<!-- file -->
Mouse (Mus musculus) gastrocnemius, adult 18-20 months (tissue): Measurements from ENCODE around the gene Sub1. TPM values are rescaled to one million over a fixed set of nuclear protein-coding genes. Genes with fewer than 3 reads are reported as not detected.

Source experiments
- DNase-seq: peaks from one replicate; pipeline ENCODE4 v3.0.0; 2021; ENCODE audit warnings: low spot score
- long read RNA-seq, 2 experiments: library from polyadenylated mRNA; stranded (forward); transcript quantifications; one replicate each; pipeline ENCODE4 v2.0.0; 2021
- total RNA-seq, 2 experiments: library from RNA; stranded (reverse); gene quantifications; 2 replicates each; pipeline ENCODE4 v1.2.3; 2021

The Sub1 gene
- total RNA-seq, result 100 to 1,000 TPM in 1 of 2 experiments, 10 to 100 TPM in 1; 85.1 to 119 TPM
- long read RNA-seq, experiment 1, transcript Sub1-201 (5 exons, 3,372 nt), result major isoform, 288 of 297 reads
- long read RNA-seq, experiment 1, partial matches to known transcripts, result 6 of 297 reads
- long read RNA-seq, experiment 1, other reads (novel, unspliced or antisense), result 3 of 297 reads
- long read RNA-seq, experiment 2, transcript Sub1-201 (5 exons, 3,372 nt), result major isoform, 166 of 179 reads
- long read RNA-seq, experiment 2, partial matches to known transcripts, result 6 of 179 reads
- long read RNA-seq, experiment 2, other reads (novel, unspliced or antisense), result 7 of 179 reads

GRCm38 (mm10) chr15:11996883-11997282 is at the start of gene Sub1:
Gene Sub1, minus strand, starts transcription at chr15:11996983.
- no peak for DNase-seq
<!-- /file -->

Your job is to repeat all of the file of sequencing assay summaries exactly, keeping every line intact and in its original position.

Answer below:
Mouse (Mus musculus) gastrocnemius, adult 18-20 months (tissue): Measurements from ENCODE around the gene Sub1. TPM values are rescaled to one million over a fixed set of nuclear protein-coding genes. Genes with fewer than 3 reads are reported as not detected.

Source experiments
- DNase-seq: peaks from one replicate; pipeline ENCODE4 v3.0.0; 2021; ENCODE audit warnings: low spot score
- long read RNA-seq, 2 experiments: library from polyadenylated mRNA; stranded (forward); transcript quantifications; one replicate each; pipeline ENCODE4 v2.0.0; 2021
- total RNA-seq, 2 experiments: library from RNA; stranded (reverse); gene quantifications; 2 replicates each; pipeline ENCODE4 v1.2.3; 2021

The Sub1 gene
- total RNA-seq, result 100 to 1,000 TPM in 1 of 2 experiments, 10 to 100 TPM in 1; 85.1 to 119 TPM
- long read RNA-seq, experiment 1, transcript Sub1-201 (5 exons, 3,372 nt), result major isoform, 288 of 297 reads
- long read RNA-seq, experiment 1, partial matches to known transcripts, result 6 of 297 reads
- long read RNA-seq, experiment 1, other reads (novel, unspliced or antisense), result 3 of 297 reads
- long read RNA-seq, experiment 2, transcript Sub1-201 (5 exons, 3,372 nt), result major isoform, 166 of 179 reads
- long read RNA-seq, experiment 2, partial matches to known transcripts, result 6 of 179 reads
- long read RNA-seq, experiment 2, other reads (novel, unspliced or antisense), result 7 of 179 reads

GRCm38 (mm10) chr15:11996883-11997282 is at the start of gene Sub1:
Gene Sub1, minus strand, starts transcription at chr15:11996983.
- no peak for DNase-seq